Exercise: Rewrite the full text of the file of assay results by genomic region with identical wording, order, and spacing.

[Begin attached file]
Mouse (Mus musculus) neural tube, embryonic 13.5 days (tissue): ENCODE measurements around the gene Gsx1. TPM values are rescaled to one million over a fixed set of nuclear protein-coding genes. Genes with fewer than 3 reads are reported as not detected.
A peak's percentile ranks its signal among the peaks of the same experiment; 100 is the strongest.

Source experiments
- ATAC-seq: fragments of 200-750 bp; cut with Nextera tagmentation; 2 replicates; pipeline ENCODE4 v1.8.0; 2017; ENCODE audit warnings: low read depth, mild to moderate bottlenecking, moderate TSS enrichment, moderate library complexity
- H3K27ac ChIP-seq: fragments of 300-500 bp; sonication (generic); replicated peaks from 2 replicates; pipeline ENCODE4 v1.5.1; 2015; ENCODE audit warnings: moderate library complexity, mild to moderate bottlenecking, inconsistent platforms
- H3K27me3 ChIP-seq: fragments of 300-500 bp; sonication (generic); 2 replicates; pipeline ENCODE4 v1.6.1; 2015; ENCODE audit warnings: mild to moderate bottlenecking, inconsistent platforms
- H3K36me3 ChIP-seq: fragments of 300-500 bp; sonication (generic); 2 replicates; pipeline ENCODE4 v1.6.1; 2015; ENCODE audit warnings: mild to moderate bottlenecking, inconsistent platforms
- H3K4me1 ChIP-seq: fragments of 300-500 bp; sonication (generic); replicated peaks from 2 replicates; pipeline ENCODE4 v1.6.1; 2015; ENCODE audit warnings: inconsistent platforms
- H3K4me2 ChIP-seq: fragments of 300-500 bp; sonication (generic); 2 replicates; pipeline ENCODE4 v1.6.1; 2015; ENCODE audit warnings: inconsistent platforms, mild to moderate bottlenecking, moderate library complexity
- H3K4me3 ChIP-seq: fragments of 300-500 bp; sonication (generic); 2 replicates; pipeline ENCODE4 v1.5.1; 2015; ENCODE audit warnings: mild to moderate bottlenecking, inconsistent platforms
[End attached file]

Mouse (Mus musculus) neural tube, embryonic 13.5 days (tissue): ENCODE measurements around the gene Gsx1. TPM values are rescaled to one million over a fixed set of nuclear protein-coding genes. Genes with fewer than 3 reads are reported as not detected.
A peak's percentile ranks its signal among the peaks of the same experiment; 100 is the strongest.

Source experiments
- ATAC-seq: fragments of 200-750 bp; cut with Nextera tagmentation; 2 replicates; pipeline ENCODE4 v1.8.0; 2017; ENCODE audit warnings: low read depth, mild to moderate bottlenecking, moderate TSS enrichment, moderate library complexity
- H3K27ac ChIP-seq: fragments of 300-500 bp; sonication (generic); replicated peaks from 2 replicates; pipeline ENCODE4 v1.5.1; 2015; ENCODE audit warnings: moderate library complexity, mild to moderate bottlenecking, inconsistent platforms
- H3K27me3 ChIP-seq: fragments of 300-500 bp; sonication (generic); 2 replicates; pipeline ENCODE4 v1.6.1; 2015; ENCODE audit warnings: mild to moderate bottlenecking, inconsistent platforms
- H3K36me3 ChIP-seq: fragments of 300-500 bp; sonication (generic); 2 replicates; pipeline ENCODE4 v1.6.1; 2015; ENCODE audit warnings: mild to moderate bottlenecking, inconsistent platforms
- H3K4me1 ChIP-seq: fragments of 300-500 bp; sonication (generic); replicated peaks from 2 replicates; pipeline ENCODE4 v1.6.1; 2015; ENCODE audit warnings: inconsistent platforms
- H3K4me2 ChIP-seq: fragments of 300-500 bp; sonication (generic); 2 replicates; pipeline ENCODE4 v1.6.1; 2015; ENCODE audit warnings: inconsistent platforms, mild to moderate bottlenecking, moderate library complexity
- H3K4me3 ChIP-seq: fragments of 300-500 bp; sonication (generic); 2 replicates; pipeline ENCODE4 v1.5.1; 2015; ENCODE audit warnings: mild to moderate bottlenecking, inconsistent platforms